Jaitley slams regulators’ failure to detect PNB fraud

RSTV Bureau
File photo of Finance Minister Arun Jaitley during a press conference in New Delhi.

File photo of Finance Minister Arun Jaitley during a press conference in New Delhi.

Finance Minister Arun Jaitley slammed regulators for failing to detect the Rs 11,400-crore fraud at Punjab National Bank for seven long years. The Finance Minister made the point by saying that unlike politicians in India, the regulators in the Indian system were unaccountable.

Speaking on the scam for the second time this week at the ET Global Business Summit, Jaitley said employees conniving with fraudsters was worrisome.

Regulators should have a “third eye” open to detect and check such frauds, Jaitley reiterated.

He questioned why no red flag was raised by the regulators early on.

There were “at least multiple layers of auditing system which chose to either look the other way or do a casual job. You had inadequate supervision,” he said. “Therefore, I think who did what, will eventually find out in the course of investigation.”

Nirav Modi, whose diamond creations have draped Hollywood stars such as Kate Winslet and Dakota Johnson, his uncle Mehul Choksi and firms linked to them are alleged to have acquired fraudulent letters of undertaking (LoUs) from one PNB branch in Mumbai between 2011 and 2017 to obtain loans from Indian banks overseas for which they were ineligible.

Investigative agencies have raided their properties and arrested bank employees and persons linked to his firms.

“Regulators have a very important function. Regulators ultimately decide the rules of the game and regulators have to have a third-eye which is to be perpetually be open,” the finance minister said.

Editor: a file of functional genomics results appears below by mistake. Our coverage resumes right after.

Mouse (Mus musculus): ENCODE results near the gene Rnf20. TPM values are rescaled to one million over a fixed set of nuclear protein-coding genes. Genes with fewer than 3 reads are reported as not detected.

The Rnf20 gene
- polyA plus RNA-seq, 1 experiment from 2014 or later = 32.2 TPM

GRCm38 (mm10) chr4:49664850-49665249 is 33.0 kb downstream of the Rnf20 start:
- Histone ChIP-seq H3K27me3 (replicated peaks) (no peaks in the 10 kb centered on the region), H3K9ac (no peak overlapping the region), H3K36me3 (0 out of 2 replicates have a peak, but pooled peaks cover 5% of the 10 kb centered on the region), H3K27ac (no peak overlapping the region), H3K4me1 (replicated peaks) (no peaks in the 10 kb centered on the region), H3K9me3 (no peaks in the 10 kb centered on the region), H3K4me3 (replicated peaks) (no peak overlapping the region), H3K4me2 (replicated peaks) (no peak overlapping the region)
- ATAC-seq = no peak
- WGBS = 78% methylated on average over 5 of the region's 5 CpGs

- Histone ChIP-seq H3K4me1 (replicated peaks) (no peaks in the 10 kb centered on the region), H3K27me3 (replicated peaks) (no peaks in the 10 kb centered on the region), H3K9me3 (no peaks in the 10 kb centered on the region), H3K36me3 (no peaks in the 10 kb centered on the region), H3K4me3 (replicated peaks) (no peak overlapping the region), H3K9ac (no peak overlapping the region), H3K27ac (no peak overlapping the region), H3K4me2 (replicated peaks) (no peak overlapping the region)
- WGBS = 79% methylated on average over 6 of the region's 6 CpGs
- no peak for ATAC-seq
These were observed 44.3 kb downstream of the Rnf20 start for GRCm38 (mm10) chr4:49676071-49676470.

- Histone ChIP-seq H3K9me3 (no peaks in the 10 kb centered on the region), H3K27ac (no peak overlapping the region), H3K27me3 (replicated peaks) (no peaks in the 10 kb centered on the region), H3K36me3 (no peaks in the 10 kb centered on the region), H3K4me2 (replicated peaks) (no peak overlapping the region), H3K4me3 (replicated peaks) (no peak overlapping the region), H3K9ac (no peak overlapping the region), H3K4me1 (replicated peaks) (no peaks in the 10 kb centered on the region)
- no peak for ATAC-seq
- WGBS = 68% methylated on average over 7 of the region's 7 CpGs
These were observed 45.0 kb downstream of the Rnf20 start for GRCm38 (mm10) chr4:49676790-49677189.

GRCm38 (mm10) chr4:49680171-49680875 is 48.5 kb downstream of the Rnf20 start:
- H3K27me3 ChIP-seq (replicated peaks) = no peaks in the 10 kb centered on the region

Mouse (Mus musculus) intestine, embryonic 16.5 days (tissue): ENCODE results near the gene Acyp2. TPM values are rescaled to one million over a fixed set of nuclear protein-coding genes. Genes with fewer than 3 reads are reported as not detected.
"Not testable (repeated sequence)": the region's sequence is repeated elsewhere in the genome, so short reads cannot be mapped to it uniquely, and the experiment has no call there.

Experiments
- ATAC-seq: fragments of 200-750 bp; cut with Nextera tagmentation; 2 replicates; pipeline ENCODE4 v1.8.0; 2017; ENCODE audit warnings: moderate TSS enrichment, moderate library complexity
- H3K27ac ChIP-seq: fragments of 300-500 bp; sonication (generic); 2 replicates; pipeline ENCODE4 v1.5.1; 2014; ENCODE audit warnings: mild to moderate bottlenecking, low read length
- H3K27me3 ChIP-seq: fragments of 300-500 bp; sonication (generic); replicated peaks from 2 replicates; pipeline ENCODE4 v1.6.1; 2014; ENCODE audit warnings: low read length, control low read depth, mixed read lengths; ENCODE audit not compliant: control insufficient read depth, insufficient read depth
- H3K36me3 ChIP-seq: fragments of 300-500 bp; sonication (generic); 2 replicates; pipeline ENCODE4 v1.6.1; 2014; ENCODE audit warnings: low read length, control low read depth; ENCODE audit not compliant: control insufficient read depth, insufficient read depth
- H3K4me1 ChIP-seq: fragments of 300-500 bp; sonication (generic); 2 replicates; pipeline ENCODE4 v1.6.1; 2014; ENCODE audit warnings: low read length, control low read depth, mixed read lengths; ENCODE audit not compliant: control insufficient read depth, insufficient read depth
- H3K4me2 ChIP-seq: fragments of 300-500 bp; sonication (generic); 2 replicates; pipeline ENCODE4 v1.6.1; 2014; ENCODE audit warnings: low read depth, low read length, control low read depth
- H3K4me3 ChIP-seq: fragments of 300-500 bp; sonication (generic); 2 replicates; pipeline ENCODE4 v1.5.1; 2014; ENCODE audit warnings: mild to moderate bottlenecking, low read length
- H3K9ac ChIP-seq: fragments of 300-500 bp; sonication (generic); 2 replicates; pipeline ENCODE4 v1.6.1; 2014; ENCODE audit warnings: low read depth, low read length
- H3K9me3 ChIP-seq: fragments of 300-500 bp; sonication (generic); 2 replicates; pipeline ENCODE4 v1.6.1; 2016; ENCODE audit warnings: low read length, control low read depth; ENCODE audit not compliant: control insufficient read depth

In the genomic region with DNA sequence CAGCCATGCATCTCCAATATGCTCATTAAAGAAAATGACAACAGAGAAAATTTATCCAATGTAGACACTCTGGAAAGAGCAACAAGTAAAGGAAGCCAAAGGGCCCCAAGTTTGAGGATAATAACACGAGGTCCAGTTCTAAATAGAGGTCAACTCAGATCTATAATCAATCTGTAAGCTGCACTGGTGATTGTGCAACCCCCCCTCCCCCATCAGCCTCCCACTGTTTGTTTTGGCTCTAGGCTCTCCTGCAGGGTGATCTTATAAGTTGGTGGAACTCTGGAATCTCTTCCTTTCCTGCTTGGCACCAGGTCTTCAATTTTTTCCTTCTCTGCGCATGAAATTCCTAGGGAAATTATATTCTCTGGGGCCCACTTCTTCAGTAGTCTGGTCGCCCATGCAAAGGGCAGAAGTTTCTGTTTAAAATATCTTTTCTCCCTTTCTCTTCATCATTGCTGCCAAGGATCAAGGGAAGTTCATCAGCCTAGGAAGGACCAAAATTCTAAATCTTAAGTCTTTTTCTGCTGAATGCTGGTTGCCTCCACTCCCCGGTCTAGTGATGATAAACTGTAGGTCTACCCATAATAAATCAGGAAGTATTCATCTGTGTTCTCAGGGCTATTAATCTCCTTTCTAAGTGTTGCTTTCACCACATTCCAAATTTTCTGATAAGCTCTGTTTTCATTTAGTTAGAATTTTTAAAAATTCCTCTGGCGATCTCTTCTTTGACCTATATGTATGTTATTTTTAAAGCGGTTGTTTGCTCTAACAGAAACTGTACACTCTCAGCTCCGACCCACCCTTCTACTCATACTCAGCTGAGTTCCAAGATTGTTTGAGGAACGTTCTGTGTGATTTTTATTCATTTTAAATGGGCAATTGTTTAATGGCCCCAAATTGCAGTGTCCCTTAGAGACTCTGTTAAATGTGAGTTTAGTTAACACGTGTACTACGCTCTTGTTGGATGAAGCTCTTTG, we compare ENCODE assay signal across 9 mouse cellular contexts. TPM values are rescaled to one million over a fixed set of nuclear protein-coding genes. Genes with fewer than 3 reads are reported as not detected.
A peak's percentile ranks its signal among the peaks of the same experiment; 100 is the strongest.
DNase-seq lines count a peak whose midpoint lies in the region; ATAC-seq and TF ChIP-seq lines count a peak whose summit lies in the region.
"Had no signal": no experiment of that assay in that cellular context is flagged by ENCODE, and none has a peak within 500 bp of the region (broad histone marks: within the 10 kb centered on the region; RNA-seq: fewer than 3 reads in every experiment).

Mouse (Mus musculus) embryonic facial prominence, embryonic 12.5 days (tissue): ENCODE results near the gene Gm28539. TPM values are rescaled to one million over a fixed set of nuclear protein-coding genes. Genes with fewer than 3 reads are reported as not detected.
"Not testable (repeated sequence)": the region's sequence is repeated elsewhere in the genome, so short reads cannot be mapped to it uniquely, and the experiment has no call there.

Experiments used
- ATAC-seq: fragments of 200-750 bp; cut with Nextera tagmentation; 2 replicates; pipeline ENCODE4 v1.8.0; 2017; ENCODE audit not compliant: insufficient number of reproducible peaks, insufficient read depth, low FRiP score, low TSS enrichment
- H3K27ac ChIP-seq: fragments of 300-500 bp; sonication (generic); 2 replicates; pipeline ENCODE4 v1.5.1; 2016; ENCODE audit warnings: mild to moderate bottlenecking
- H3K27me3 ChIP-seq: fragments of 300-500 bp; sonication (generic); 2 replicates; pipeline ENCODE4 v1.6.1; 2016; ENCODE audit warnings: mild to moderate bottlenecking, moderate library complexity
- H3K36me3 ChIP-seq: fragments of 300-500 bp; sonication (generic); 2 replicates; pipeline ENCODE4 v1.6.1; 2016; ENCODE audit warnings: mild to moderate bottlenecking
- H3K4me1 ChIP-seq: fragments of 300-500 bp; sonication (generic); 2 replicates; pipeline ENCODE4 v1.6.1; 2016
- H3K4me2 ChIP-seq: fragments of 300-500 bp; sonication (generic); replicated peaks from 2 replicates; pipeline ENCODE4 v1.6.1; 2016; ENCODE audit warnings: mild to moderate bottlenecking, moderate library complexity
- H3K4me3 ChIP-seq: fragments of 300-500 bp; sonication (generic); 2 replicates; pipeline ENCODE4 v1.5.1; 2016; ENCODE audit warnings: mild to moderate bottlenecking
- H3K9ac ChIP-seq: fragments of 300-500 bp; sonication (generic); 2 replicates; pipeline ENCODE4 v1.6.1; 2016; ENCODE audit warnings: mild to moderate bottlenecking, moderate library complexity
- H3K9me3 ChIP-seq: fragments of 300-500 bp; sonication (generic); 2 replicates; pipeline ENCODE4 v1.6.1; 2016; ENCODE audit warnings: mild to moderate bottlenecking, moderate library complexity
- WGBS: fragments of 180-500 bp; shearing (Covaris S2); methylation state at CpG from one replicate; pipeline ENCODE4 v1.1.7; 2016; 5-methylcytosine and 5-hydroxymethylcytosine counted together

“But unfortunately in the Indian system, we politicians are accountable, the regulators are not.”

Frauds call for tightening regulations where they are lacking, he said.

“The law would be tightened further, if necessary, in order to find out where they (fraudsters) are and what is the extreme action that law permits against such delinquent persons,” Jaitley added.

Jaitley said Indian businesses have to realise that it has to develop a habit of doing ethical business. “Those who deviate from that cause must always remember that the consequences will not only be commercial and civil.”

“I think when I speak in terms of ethical practices I think it is a significant problem in India,” he said, adding Indian businesses should also look inward rather just ask what the governments are doing.

Jaitley then went on to urge the industry movers and shakers to get into the habit of doing ‘ethical’ business. He said banking frauds amounted to being “scars” and tantamount to pushing reforms and ease of doing business to the background.

Unethical behaviour in the lender-borrower relation has to end, Jaitley said while calling for further tightening of laws.

(With inputs from agencies)